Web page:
By Tatiana LeGrand, Humanitas Global
World Water Day has been celebrated since 1993, highlighting a large diversity of water related issues and responses taken by water sector professionals, governments, international organizations and societies. Over the years, raising awareness on the importance of clean and safe water, sanitation, hygiene, and water use in the agricultural and energy sector has brought attention to many success stories but also persisting challenges in the water sector, including pollution of fresh water bodies and groundwater.
This year, the theme is “Better water, better jobs”. Besides sharing the fact that half of the world’s workers are employed in the water sector, it aims to highlight the importance of water safety and security on workers’ livelihoods. Water safety, including proper hygiene as well as availability of sanitation facilities, also affects nutrition safety, something that everyone’s lives depend on.
Diarrhea kills 2,195 children a day, more than AIDS, malaria, and measles combined. While young children in developed countries are taught the importance of personal hygiene, children in developing countries often lack access to clean water, adequate sanitation or hygiene practices. These deaths are preventable though: roughly 88 percent of diarrhea associated deaths can be attributed to unsafe water, and inadequate sanitation and hygiene. Water, sanitation and hygiene (WASH) programs have been increasingly implemented in developing countries with great success. Unfortunately, many communities, particularly in rural areas, are still facing challenges regarding safe water access, and lack of awareness on importance of clean water not only for drinking and cooking, but also for bathing. Nowadays more people have mobile phones than toilets.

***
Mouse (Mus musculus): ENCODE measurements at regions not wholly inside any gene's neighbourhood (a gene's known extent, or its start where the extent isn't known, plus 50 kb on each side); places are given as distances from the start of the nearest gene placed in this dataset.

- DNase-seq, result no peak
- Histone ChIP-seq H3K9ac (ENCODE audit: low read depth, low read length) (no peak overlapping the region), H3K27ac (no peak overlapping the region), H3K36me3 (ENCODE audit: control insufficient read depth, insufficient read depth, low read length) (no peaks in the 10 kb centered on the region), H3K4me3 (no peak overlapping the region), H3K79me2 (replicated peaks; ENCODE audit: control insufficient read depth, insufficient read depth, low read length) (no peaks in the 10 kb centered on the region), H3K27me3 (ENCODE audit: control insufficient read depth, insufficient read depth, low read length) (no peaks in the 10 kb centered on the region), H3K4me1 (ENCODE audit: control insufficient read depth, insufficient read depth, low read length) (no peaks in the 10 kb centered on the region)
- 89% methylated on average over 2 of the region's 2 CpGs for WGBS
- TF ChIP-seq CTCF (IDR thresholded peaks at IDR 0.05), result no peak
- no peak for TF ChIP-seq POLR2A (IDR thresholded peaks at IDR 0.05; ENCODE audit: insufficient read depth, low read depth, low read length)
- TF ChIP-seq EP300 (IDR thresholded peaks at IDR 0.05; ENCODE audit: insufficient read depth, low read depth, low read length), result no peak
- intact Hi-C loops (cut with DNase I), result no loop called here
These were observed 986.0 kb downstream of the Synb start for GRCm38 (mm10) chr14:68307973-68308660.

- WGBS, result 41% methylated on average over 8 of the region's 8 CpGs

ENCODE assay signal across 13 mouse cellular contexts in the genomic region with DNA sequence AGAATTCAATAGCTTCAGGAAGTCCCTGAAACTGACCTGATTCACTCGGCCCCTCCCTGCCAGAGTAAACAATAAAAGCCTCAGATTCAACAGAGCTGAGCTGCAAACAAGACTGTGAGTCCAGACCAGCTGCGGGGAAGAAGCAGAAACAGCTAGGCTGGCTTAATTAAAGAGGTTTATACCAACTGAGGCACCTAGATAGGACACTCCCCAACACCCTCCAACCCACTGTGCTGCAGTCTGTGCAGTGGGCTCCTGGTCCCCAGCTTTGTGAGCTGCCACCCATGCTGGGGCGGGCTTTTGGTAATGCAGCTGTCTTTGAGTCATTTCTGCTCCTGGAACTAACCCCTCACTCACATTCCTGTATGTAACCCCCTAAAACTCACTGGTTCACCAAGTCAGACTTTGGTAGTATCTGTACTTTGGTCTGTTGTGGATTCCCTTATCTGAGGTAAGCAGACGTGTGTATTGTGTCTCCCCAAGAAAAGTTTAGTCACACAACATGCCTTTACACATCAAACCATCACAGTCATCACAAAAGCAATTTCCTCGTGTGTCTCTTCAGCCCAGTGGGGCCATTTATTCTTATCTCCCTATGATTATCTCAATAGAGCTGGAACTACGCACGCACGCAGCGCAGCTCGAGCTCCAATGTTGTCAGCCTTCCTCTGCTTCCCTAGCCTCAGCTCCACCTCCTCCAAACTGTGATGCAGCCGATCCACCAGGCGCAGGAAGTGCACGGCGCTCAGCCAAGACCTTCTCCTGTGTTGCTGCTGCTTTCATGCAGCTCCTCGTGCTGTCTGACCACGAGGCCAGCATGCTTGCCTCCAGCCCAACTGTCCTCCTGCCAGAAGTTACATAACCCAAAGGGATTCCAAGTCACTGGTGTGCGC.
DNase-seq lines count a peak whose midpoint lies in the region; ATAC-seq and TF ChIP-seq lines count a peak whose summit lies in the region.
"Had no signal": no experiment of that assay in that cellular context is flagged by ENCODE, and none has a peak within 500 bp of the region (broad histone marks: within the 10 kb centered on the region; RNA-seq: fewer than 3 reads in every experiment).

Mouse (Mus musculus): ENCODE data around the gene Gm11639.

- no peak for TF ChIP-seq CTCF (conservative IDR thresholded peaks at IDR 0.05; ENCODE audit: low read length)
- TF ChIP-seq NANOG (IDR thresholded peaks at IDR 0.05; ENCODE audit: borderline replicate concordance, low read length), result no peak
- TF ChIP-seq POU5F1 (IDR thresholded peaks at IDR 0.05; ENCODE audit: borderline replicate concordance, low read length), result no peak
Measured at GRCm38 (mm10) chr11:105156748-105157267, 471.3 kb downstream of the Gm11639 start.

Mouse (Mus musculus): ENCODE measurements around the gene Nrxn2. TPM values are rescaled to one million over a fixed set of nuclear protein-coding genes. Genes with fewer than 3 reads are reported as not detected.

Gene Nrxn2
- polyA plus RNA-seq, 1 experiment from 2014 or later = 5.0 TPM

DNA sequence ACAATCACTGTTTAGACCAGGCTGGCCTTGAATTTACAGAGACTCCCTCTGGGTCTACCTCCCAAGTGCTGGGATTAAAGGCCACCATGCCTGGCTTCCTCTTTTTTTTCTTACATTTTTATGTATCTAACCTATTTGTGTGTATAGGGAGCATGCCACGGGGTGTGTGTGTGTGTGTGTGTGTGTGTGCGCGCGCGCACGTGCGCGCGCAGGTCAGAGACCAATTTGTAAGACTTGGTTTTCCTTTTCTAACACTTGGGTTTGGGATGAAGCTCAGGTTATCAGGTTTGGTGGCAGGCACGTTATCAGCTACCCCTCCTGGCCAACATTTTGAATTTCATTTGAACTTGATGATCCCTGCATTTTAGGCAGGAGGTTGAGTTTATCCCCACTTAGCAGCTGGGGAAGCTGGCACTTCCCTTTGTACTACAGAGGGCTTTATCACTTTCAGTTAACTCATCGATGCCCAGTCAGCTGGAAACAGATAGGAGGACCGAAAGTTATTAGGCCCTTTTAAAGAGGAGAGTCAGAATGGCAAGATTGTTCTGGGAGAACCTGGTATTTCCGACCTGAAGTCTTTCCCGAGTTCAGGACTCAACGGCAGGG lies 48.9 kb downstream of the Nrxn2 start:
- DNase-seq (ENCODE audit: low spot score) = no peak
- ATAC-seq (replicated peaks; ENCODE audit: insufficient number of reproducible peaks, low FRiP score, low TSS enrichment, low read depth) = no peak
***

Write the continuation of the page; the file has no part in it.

Infant and adolescent nutrition relies on safe food and water, proper sanitation while cooking and personal hygiene. In the process of growing, processing, delivering, preparing and consuming food, water safety and conservation become increasingly important. Water quality, sanitation and hygiene should be given priority when addressing water and food sector challenges and designing nutrition programs.
Educating communities, with a focus on women and children regarding the importance of domestic water safety should be another priority in addressing current and future challenges in water and food security. Globally, women and children spend 125 million hours every day collecting water to use for consuming, cooking, cleaning and agricultural purposes. Women and girls that live without toilet facilities spend even more time (266 million hours total) looking for a safe place they can use to relieve themselves.
While some problems, like pollution of water bodies, failing water pumps, or absence of sanitation facilities in developing countries can be identified and eventually fixed other challenges persist. Changing incomes and dietary preferences, such as a transition from a starch or vegetarian based diet to one with more meat, requires more water for production. This can also lead to increased pollution from agricultural runoff and waste water. Agricultural water use and management should be made more effective in light of climate change stressors and the looming increase in mouths to feed, as well as to prevent water related conflicts.
Acquisition of water resources, from use in growing crops and raising livestock, to transporting and delivering food, washing our hands and cleaning cooking supplies, to preparing and consuming food, it matters for food safety and nutrition. Long-lasting effects from implementing water and food safety programs can only succeed if everyone is involved: from policy makers, water sector workers, farmers, teachers, community members, to women and children adopting safe cooking and personal hygiene habits at home.
Designing and implementing water programs that target all aspects of water safety, directed at multiple actors and levels is key to ensuring Sustainable Development Goal 6, access to water and sanitation for all!